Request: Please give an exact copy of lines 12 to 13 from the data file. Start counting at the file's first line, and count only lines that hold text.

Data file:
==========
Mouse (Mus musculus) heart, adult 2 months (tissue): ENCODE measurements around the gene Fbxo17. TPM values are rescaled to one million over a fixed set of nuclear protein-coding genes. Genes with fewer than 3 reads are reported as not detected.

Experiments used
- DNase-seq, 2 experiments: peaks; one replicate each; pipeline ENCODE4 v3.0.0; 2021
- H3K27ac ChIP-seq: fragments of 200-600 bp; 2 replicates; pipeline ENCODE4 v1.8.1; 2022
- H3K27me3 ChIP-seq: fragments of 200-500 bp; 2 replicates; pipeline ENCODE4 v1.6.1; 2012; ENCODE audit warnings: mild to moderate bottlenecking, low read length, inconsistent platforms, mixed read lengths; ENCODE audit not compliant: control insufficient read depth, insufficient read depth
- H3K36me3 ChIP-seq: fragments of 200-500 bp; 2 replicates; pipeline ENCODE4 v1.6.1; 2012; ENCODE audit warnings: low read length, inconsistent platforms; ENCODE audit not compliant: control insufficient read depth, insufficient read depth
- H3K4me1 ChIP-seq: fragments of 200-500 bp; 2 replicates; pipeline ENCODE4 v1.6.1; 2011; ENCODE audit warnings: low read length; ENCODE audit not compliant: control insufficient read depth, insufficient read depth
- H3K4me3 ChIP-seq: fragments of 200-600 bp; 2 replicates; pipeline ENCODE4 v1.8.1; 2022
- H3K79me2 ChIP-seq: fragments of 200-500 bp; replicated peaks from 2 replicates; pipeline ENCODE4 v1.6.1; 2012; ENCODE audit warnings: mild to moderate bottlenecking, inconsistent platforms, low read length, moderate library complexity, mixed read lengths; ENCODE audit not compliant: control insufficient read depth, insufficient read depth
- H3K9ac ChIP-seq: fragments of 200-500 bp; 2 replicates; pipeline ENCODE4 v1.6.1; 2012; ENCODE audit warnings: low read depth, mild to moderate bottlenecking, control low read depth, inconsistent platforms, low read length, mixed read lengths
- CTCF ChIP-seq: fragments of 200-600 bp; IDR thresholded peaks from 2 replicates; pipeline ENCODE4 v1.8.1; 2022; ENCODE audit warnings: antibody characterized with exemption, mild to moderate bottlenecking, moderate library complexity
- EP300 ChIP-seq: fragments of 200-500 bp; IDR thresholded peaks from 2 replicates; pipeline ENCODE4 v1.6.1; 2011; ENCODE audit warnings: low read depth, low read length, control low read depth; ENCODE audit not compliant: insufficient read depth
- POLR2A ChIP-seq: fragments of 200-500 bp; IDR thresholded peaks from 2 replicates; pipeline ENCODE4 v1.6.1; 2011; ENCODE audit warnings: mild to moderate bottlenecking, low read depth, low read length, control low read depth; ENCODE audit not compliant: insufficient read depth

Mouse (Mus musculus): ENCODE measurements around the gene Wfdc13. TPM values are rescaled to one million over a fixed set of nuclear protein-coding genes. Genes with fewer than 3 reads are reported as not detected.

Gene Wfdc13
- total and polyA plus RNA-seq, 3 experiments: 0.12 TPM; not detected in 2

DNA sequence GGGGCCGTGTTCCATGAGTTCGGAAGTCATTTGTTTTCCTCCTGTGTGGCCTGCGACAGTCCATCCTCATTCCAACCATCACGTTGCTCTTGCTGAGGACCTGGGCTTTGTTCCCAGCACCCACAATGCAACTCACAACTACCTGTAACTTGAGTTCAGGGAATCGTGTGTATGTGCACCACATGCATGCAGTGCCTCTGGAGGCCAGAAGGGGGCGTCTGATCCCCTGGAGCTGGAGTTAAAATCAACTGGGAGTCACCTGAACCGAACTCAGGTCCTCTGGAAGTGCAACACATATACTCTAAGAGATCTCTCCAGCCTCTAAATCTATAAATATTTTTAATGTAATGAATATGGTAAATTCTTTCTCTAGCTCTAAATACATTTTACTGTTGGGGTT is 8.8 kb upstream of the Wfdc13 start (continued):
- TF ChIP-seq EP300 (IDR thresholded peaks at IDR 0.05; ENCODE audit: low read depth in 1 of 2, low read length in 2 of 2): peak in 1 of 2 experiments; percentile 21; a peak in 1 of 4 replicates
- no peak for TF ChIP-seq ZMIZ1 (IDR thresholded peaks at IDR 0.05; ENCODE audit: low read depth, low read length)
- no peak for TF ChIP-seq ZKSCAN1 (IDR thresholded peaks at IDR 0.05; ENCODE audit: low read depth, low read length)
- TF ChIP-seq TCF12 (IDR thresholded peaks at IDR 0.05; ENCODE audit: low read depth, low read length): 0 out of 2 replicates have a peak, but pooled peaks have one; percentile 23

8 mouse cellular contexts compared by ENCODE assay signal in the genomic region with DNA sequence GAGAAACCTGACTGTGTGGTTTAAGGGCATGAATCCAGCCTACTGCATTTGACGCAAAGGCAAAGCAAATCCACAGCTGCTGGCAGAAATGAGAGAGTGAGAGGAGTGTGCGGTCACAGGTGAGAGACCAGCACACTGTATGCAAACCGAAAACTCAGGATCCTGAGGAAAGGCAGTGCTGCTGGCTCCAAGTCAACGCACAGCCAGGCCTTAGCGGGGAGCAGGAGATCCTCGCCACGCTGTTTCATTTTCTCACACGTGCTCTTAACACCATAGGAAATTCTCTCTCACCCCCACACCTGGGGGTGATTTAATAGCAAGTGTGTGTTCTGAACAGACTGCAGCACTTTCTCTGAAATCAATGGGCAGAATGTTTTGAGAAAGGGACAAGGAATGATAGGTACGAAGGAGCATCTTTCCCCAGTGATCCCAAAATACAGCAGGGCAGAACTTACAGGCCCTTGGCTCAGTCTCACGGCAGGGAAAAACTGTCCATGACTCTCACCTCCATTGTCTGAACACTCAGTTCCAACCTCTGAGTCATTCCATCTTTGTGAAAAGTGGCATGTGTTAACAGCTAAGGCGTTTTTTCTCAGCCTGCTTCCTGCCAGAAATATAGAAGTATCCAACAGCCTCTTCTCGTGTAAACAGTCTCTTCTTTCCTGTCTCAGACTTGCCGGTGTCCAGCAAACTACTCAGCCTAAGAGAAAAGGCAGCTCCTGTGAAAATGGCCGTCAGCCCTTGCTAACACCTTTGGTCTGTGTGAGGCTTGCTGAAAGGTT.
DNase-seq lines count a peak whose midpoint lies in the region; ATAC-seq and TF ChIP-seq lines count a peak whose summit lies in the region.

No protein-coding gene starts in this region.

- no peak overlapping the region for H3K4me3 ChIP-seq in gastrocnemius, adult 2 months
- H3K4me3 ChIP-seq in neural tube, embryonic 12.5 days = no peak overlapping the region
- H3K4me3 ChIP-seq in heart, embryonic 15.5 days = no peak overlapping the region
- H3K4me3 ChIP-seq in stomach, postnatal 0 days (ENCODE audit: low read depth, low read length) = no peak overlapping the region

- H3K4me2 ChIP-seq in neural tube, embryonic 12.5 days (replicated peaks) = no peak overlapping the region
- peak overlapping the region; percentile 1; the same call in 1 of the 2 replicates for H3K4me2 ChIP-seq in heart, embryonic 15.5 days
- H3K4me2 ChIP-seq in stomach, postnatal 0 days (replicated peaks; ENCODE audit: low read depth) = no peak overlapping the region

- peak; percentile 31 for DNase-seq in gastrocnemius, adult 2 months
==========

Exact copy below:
- EP300 ChIP-seq: fragments of 200-500 bp; IDR thresholded peaks from 2 replicates; pipeline ENCODE4 v1.6.1; 2011; ENCODE audit warnings: low read depth, low read length, control low read depth; ENCODE audit not compliant: insufficient read depth
- POLR2A ChIP-seq: fragments of 200-500 bp; IDR thresholded peaks from 2 replicates; pipeline ENCODE4 v1.6.1; 2011; ENCODE audit warnings: mild to moderate bottlenecking, low read depth, low read length, control low read depth; ENCODE audit not compliant: insufficient read depth